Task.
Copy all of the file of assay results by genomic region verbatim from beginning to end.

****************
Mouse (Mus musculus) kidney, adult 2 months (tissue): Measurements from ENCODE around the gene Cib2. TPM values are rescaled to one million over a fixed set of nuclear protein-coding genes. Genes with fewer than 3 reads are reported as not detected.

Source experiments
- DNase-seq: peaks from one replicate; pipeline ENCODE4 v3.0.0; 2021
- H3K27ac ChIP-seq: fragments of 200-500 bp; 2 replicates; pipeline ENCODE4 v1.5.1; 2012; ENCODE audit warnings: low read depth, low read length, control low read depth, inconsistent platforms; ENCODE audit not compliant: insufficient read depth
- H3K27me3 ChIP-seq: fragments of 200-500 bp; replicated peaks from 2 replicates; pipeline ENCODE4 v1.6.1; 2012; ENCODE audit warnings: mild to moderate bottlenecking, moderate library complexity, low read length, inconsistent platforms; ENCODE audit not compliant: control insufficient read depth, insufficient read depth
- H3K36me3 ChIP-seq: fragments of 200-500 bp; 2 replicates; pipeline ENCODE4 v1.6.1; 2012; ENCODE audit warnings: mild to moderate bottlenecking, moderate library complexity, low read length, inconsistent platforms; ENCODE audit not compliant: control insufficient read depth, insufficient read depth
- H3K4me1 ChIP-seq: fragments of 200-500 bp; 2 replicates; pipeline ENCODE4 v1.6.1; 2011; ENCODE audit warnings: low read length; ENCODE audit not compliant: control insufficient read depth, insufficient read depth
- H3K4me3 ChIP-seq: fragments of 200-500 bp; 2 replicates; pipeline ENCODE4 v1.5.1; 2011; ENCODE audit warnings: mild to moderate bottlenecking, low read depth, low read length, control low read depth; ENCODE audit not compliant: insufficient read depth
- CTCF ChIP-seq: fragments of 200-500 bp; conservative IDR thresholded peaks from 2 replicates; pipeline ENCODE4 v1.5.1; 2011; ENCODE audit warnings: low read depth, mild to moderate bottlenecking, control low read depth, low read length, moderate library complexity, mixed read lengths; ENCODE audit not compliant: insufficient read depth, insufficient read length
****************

Mouse (Mus musculus) kidney, adult 2 months (tissue): Measurements from ENCODE around the gene Cib2. TPM values are rescaled to one million over a fixed set of nuclear protein-coding genes. Genes with fewer than 3 reads are reported as not detected.

Source experiments
- DNase-seq: peaks from one replicate; pipeline ENCODE4 v3.0.0; 2021
- H3K27ac ChIP-seq: fragments of 200-500 bp; 2 replicates; pipeline ENCODE4 v1.5.1; 2012; ENCODE audit warnings: low read depth, low read length, control low read depth, inconsistent platforms; ENCODE audit not compliant: insufficient read depth
- H3K27me3 ChIP-seq: fragments of 200-500 bp; replicated peaks from 2 replicates; pipeline ENCODE4 v1.6.1; 2012; ENCODE audit warnings: mild to moderate bottlenecking, moderate library complexity, low read length, inconsistent platforms; ENCODE audit not compliant: control insufficient read depth, insufficient read depth
- H3K36me3 ChIP-seq: fragments of 200-500 bp; 2 replicates; pipeline ENCODE4 v1.6.1; 2012; ENCODE audit warnings: mild to moderate bottlenecking, moderate library complexity, low read length, inconsistent platforms; ENCODE audit not compliant: control insufficient read depth, insufficient read depth
- H3K4me1 ChIP-seq: fragments of 200-500 bp; 2 replicates; pipeline ENCODE4 v1.6.1; 2011; ENCODE audit warnings: low read length; ENCODE audit not compliant: control insufficient read depth, insufficient read depth
- H3K4me3 ChIP-seq: fragments of 200-500 bp; 2 replicates; pipeline ENCODE4 v1.5.1; 2011; ENCODE audit warnings: mild to moderate bottlenecking, low read depth, low read length, control low read depth; ENCODE audit not compliant: insufficient read depth
- CTCF ChIP-seq: fragments of 200-500 bp; conservative IDR thresholded peaks from 2 replicates; pipeline ENCODE4 v1.5.1; 2011; ENCODE audit warnings: low read depth, mild to moderate bottlenecking, control low read depth, low read length, moderate library complexity, mixed read lengths; ENCODE audit not compliant: insufficient read depth, insufficient read length